A version of this story was written by Cirien Saadeh for the Journalism and Women Symposium of which she serves on the Board.
February is Black History Month, and while it is always appropriate to honor the work of Black women journalists who have given so much to the field, we at Minneapolis Schools Voices wanted to also take time to honor the work of a Black woman journalist who hails from Minneapolis.
Marvel Jackson Cooke was the first Black woman to work at The Compass, a mainstream, white-owned newspaper. Jackson Cooke was also the first student to desegregate both her elementary school and high school in the Minneapolis Public Schools district when she was enrolled at now-named Pratt Community School in 1909, according to The Minnesota Daily. As an education reporter covering Minneapolis Public Schools, this is a story I wish I had known and grown up with!
Pratt Community School renovated its playground and named it after Jackson Cooke’s family in 2020.
Jackson Cooke graduated from the University of Minnesota with a degree in English in 1925 and the following year moved to Harlem in New York City, where she worked for and was mentored by W.E.B Du Bois.
According to the New York Historical Society, Jackson Cooke is particularly well-known for her work, alongside Ella Baker, in exposing the Bronx Slave Market for The Crisis. Jackson Cooke and Baker went undercover “to expose the working conditions faced by Black women domestic workers in the Bronx in the middle of the Great Depression.” More information on that work can be found here. Jackson Cooke worked for The Crisis - the NAACP’s official magazine co-founded by Du Bois - in the earliest years of her career and co-published the series of exposes years after leaving the magazine.
Jackson Cooke was, according to a Teen Vogue article, a card-carrying Communist. She had joined the New York Amsterdam News in the early 1930s, and helped to organize a labor union at the newspaper. According to the article, Jackson Cooke was invited to join the Communist Party while on the picket line.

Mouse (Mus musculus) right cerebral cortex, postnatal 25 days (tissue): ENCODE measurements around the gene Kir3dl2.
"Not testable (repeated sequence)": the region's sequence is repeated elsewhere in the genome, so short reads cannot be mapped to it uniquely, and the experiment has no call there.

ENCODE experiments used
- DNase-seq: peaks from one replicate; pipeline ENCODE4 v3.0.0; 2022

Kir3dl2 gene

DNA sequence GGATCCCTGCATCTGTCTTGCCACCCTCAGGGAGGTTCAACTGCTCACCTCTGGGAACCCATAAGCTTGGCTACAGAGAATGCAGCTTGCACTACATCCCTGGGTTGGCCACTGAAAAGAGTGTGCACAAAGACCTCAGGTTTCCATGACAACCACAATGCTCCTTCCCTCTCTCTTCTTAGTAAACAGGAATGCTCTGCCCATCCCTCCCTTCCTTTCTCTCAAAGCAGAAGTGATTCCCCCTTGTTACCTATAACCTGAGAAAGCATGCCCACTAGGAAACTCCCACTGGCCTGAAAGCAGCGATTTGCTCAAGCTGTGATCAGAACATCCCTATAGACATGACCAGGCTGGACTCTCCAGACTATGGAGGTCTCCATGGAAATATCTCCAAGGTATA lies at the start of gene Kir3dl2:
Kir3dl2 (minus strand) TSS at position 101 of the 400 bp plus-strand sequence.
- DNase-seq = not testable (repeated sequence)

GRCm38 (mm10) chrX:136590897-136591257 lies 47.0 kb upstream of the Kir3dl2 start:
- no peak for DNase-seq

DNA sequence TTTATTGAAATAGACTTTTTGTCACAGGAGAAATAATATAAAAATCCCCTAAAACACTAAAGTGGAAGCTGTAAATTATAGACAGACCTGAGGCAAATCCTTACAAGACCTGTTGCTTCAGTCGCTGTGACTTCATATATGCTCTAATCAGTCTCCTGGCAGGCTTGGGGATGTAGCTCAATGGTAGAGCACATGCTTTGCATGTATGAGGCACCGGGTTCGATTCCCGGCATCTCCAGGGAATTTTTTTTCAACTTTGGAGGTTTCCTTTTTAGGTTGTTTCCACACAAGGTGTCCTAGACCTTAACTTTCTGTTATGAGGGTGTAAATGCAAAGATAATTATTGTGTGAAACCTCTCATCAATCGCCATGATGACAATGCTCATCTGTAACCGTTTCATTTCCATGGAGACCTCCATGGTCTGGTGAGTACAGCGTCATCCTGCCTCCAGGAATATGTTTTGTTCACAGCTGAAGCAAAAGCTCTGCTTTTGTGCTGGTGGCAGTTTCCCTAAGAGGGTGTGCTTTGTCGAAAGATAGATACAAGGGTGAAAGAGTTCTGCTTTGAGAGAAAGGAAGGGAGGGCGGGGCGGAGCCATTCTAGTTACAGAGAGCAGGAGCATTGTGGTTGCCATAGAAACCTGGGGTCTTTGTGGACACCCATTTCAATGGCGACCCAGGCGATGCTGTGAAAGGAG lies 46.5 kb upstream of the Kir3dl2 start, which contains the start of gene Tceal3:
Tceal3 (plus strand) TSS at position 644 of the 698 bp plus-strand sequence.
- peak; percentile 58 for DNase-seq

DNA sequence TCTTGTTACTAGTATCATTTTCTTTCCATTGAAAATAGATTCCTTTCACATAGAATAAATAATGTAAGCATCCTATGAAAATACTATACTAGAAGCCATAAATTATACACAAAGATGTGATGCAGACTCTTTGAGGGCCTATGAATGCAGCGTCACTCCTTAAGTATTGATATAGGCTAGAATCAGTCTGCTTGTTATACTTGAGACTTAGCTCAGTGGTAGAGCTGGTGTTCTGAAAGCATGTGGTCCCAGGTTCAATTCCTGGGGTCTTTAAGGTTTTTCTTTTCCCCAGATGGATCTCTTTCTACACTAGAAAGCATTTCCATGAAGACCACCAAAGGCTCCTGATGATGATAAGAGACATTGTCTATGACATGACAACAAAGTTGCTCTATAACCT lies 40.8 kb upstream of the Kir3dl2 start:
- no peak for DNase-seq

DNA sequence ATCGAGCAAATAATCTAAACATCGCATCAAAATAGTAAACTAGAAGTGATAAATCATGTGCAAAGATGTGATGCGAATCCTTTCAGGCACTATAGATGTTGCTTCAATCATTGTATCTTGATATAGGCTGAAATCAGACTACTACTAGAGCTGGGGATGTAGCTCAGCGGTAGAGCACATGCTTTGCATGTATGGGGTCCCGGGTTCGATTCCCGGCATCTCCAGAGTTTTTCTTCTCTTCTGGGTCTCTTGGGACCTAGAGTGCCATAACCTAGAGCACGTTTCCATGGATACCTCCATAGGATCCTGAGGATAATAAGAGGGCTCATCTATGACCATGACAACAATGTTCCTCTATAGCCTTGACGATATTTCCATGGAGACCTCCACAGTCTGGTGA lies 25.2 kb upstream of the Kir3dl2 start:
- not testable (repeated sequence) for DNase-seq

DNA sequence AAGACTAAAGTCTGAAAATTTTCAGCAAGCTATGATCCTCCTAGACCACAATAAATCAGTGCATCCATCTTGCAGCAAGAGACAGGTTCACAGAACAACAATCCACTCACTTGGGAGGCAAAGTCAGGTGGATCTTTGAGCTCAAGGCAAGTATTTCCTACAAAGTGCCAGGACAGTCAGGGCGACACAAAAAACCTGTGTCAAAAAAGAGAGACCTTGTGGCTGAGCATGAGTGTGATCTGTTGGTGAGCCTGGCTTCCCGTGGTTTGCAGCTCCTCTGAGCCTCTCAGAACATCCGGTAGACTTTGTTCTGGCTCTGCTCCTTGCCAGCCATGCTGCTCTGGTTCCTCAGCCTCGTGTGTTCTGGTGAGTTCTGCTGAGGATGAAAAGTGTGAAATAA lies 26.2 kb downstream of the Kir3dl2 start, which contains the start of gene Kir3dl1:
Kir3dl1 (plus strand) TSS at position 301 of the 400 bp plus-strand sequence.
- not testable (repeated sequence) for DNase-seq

The following is from the Teen Vogue article and it absolutely bears quoting in my mind:
“After an 11-week strike and a few stints in jail for picketing, Jackson Cooke and her colleagues secured victory through union recognition and a raise from Amsterdam News' management. Roger Streitmatter, a historian who profiled Jackson Cooke, believes this is the first time that Black workers were involved in a labor action against a Black employer and won.”
Jackson Cooke’s career spanned decades - and incredibly important moments in our field, even though she did eventually leave journalism to become a full-time activist. From being subpoenaed to testify in front of Congress as part of the Red Scare, to reporting on sexual harassment, to her work during the Great Depression, in my mind there is so much to learn from this journalist, particularly as we (as a field) have conversations about objectivity and bias, #metoo in the newsroom, newsroom unions, and more.
Learning about Jackson Cooke was particularly interesting and powerful to me, and I hope it’s powerful for you, but - honestly - there is still so much to learn and know about Jackson Cooke and her work. If you want to read or watch more about Jackson Cooke’s work, here’s a few resources:
- An archive of some of Jackson Cooke’s work from New York University
- Jackson Cooke’s obituary published in the New York Times
- A profile from the Minnesota Spokesman-Recorder
Every article profiling Cooke and her work highlights the ceilings she shattered, the spaces she had to fight her way into, the important stories she reported on. It is a lesson, I think, for all of us that we stand on the shoulders of giants as we move forward in our own reporting work.